In 1867, we have a list of nearly 1000 subscribers to the Licensed Victualler Association, including Henry Hollyman and his wife Christiana at the Greyhound, and James Hollyman at the Caledonian Arms 1867 part 1 ; 1867 part 2 ; 1867 part 3 ; 1867 part 4 and 1867 part 5
By July 1869, there are no fewer than six subscribers, from the Hollyman family, to the Licensed Victualler Asylum, i.e. :
Henry Hollyman (Steward), Greyhound, 9 Henrietta street, Brunswick square
Richard Hollyman (Steward), Nags Head, Holloway Terrace, Holloway
Richard Hollyman (Pawnbroker), High street, Lewes, Sussex
Robert Hollyman, Eight Bells, 347 Mare street, Hackney
Mrs Sarah Hollyman, 1 Medina place, Seven Sisters road
Thomas Hollyman (Governor), White conduit House, 14 Barnsbury road
Here are the five hundred subscribers, listed alphabetically in 1869, including the six Hollyman family members 1869 part 1, 1869 part 2, 1869 part 3, 1869 part 4
Here is a short description of some of the inmates from about
1874; the book spends a lot of time telling
the history of the LV Asylum, and then touches briefly on some of the sadder
tales, with a note about how important a bit of LV Insurance is!
And a description in 1874 from an advertisement in the Licensed Victuallers and Hotel Keepers Directory :
Licensed Victuallers Asylum Asylum Road, Old Kent Road
Instituted 1827. Incorporated by Royal Charter, 6 Vic., 1842.
Patron his Royal Highness The Prince of Wales
THE ASYLUM CONSISTS OF ONE HUNDRED AND SEVENTY SEPARATE HOUSES,
Chapel, Chaplains Residence, Board and Court Room, Library, etc, And is the most extensive Institution of a Trade character in existence. Every Contributor to the Institution who may afterwards fall into decay, has a right to become a Candidate for admission into the Asylum (providing the circumstances of his or her case meet the requirements of the Rules of the Institution), and when elected, to occupy one of the Houses, likewise to participate in the gratuitous supply of Coals, and entitled to a weekly allowance in Money, besides being provided by the Institution with Medical Advice, Medicine, &c. Many recipients of the Societys bounty have enjoyed a happy home in the Asylum for A QUARTER OF A CENTURY, and received in weekly allowances as large on amount as FOUR HUNDRED AND Fifty POUNDS.
LIFE DONORS ARE ENTITLED,
For the sum of Five Guineas, and under Ten, to Two Votes at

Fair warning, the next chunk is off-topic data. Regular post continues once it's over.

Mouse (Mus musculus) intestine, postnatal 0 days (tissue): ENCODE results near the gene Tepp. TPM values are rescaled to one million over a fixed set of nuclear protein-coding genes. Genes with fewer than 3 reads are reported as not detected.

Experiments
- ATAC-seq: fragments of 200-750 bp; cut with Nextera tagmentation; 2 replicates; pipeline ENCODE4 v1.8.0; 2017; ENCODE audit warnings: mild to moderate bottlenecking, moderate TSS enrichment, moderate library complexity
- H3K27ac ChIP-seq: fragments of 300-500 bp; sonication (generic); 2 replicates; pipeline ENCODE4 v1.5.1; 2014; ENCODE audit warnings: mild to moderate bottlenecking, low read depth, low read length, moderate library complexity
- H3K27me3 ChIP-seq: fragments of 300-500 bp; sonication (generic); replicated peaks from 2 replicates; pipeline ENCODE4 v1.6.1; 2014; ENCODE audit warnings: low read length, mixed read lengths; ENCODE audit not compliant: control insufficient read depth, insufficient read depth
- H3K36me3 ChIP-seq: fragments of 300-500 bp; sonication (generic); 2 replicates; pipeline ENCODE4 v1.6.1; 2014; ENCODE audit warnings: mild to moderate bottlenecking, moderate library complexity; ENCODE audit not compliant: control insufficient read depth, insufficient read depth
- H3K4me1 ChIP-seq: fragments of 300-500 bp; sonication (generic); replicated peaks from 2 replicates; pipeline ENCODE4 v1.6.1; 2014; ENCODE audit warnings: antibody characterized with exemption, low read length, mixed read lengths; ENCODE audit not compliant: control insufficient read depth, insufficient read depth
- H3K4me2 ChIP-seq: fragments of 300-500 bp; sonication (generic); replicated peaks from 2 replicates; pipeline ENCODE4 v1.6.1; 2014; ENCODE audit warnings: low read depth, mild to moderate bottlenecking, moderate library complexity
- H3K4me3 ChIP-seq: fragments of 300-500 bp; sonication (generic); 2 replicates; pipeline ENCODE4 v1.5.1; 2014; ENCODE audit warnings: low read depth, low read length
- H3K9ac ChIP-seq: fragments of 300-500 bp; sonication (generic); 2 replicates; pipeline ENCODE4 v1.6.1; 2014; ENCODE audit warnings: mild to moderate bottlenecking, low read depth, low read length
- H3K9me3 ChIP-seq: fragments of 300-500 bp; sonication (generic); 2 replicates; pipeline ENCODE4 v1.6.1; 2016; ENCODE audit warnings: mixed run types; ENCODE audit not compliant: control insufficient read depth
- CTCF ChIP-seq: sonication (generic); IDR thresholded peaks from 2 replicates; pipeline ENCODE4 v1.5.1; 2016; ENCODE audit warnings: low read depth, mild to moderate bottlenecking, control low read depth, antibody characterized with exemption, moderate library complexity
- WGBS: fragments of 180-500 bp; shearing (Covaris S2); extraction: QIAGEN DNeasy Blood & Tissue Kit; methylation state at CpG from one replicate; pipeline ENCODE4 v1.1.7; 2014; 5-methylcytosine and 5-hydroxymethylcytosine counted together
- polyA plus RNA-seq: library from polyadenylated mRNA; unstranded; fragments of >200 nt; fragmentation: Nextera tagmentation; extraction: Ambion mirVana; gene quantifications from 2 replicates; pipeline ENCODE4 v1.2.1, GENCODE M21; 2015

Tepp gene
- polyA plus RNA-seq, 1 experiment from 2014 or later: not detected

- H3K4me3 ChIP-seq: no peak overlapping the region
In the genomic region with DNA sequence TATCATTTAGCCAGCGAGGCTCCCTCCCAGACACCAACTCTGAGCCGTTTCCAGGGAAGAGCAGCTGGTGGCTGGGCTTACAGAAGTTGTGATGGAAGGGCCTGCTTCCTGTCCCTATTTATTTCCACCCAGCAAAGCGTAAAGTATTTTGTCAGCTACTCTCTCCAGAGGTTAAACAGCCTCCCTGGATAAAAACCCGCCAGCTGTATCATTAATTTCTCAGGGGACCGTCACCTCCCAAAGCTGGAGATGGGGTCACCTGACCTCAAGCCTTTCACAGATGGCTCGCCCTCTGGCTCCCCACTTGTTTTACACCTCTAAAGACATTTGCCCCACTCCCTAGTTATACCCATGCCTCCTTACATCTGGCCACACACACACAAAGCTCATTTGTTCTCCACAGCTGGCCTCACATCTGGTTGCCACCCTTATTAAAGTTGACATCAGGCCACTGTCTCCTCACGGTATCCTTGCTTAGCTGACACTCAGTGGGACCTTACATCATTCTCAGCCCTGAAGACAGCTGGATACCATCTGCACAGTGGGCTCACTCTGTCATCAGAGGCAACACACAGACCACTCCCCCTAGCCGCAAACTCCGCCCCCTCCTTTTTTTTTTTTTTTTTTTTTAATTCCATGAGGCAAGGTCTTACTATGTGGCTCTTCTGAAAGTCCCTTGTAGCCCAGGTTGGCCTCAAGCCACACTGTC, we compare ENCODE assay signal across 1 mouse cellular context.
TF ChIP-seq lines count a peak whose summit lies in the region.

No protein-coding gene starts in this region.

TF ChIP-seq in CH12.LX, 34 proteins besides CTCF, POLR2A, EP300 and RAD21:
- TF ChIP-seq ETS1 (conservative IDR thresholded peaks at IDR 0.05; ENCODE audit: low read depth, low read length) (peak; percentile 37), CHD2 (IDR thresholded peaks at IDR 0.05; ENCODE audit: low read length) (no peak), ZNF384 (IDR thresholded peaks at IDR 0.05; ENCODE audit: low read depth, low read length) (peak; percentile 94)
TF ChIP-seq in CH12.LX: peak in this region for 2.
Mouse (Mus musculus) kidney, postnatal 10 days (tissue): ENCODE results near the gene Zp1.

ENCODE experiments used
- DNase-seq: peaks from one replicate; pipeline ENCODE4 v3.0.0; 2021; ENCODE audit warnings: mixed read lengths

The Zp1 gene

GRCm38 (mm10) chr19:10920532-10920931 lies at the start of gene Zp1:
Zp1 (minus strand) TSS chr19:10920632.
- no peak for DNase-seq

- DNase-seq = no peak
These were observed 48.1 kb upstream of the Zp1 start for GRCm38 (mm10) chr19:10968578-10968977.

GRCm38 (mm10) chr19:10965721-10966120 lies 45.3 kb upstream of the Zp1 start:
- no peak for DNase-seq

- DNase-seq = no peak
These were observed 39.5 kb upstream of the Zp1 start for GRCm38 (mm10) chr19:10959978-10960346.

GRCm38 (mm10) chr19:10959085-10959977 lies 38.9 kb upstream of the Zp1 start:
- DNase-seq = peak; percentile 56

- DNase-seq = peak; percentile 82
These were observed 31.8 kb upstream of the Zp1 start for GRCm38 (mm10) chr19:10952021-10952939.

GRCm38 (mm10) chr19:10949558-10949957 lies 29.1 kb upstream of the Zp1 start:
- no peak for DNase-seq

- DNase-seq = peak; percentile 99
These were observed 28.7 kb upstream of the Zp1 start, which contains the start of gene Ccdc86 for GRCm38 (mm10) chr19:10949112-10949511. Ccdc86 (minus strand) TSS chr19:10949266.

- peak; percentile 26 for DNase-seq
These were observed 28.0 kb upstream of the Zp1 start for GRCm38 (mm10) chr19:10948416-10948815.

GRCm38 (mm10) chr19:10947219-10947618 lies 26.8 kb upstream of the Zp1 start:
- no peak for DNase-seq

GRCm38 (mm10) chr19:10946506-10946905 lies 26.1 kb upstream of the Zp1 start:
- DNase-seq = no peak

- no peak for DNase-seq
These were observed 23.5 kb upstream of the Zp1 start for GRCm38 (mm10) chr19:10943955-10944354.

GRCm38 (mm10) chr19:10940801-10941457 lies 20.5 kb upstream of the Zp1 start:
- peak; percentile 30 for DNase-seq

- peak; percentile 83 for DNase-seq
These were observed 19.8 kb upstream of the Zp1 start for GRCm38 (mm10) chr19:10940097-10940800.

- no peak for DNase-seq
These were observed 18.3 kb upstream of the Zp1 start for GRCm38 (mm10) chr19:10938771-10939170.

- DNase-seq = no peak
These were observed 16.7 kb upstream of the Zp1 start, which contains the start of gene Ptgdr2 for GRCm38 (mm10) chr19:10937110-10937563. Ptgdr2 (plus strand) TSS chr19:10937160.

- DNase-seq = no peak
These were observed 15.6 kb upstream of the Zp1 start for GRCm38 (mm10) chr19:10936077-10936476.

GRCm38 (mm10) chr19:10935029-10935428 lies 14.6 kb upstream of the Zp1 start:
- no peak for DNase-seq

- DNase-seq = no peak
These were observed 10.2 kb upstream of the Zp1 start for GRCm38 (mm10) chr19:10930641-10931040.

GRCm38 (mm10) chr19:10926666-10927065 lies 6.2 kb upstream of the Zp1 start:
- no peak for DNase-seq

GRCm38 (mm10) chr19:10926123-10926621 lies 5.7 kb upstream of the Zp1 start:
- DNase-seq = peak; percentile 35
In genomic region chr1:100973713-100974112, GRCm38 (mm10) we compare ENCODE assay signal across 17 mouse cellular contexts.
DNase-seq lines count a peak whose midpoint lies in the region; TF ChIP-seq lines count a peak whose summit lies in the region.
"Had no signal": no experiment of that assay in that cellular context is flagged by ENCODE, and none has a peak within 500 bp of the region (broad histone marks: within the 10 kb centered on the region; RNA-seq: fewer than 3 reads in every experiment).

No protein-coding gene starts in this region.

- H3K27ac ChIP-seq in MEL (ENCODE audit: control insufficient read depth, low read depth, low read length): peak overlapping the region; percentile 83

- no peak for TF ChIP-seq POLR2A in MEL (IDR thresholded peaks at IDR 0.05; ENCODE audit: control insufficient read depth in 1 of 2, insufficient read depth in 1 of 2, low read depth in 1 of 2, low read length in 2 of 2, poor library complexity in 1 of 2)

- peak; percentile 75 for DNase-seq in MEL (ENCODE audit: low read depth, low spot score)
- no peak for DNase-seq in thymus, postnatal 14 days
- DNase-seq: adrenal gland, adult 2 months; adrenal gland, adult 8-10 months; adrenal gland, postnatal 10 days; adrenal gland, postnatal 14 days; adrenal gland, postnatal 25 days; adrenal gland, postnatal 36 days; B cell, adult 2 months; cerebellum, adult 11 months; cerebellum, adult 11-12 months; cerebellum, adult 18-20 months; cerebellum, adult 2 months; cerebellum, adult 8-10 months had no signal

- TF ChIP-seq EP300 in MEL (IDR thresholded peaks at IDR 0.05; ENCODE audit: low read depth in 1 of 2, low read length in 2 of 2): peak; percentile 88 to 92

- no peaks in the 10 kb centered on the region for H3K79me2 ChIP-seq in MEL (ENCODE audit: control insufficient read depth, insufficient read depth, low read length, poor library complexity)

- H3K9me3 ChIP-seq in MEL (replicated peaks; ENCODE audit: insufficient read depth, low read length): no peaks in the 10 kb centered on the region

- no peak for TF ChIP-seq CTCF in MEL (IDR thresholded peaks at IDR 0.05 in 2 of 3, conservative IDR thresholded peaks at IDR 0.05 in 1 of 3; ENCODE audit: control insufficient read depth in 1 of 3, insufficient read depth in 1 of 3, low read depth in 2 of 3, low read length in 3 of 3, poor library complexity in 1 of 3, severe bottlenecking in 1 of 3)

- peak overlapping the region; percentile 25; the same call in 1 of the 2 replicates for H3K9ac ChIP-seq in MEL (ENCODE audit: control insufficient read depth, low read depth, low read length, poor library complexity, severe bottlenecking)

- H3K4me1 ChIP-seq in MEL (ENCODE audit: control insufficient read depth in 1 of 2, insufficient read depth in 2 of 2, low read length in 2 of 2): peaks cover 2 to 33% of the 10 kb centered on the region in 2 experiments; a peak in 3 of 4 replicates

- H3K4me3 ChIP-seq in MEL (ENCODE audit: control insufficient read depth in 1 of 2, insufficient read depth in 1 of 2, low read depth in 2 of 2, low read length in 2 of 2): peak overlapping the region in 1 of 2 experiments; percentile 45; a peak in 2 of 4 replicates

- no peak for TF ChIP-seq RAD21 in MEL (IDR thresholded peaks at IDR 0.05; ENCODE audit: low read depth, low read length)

every election of Inmates.
,, ,, Ten Guineas, and under Twenty, Four Votes do.
,, ,, Twenty Guineas, and upwards, Five Votes do.
Multiplied by Ten, being the average number of vacancies that occur in the Asylum annually.
ANNUAL SUBSCRIBERS, For One Guinea Annual, One Vote. And a Vote for every Additional Annual Guinea.
As the ANNUAL expense exceeds £7,000, the Board most earnestly appeal to the Trade and the eminent Firms connected therewith for a continuauce of the support that has been accorded to the Institution for many years past.
Subscriptions thankfully received by the Chairman and Board of Management as under:
Hallett, Mr James, Mitre Tavern, 125 Chancery lane EC
Fowles, Mr. William, Star, 38 St. Johns Wood terrace N.W.
Coles, Mr. Charles John, White Conduit House, 14 Barnsbury road N.
Hudson, Mr. George, Grapes, 45 Strand W.C.
Gabb, Mr. Henry, Rosemary Branch, 2 Shepperton road, Islington, N.
Buck, Mr. Charles, White Hart, 296 Strand, W.C.
Meekham, Mr. Thomas, 62 Halton road, Islington N.
Bass, Mr. Edward Richard, Charterhouse Hotel, 61 Goswell road, E.C.
Bartlett. Mr. William, Blue Posts, 6 Tottenham court road, W.
Bayfield Mr. Doily Scott, Roebuck, 293 Kennington road, SE.
Cope, Mr. Henry Robert, Pitts Head, 1 Old street, St. Lukes. E.C.
Thompson, Mr. Charles, Princess of Wales, Mornington road, New cross, S.E.
Ayres, Mr. Mark, Dock House Tavern, 293 East India Dock road, E.
Underhill, Mr. William Henry, Hand in Hand, 67 High Holborn, W.C.
Salisbury, Mr. Edward, Three Crowns, 8 East road, City road, E.C.
Edbrooks, Mr. James, Volunteer, 28 Upper Baker street, Marylebone, W.
Lane, Mr. John, Wellington, 196 Goswell road, E.C.
Hay, Mr. Samuel. Colonial Dining Rooms, 20 Gracechurch street, E.C.
Pope, Mr. Charles James, Albert Hotel, 11 Craven road, Westbourne terrace, W.
Page, Mr. Nicholas. Duke of Clarence, Langley place, Commercial road East, E.
Hill, Mr. Masterman H. W., Jolly Anglers, Lea Bridge, E.
Beadle, Mr. William. Cabin, 79 Rochester row, Westminster, S.W.
Phipps, Mr. Robert, Winchester Arms, Sonthwark street, S.E.
The past Chairman and other past Officers, the Auxiliary Committee, and likewise by
ALFRED L ANNETT, 67 Fleet Street, E.C. Secretary.
**** Provided By Kevan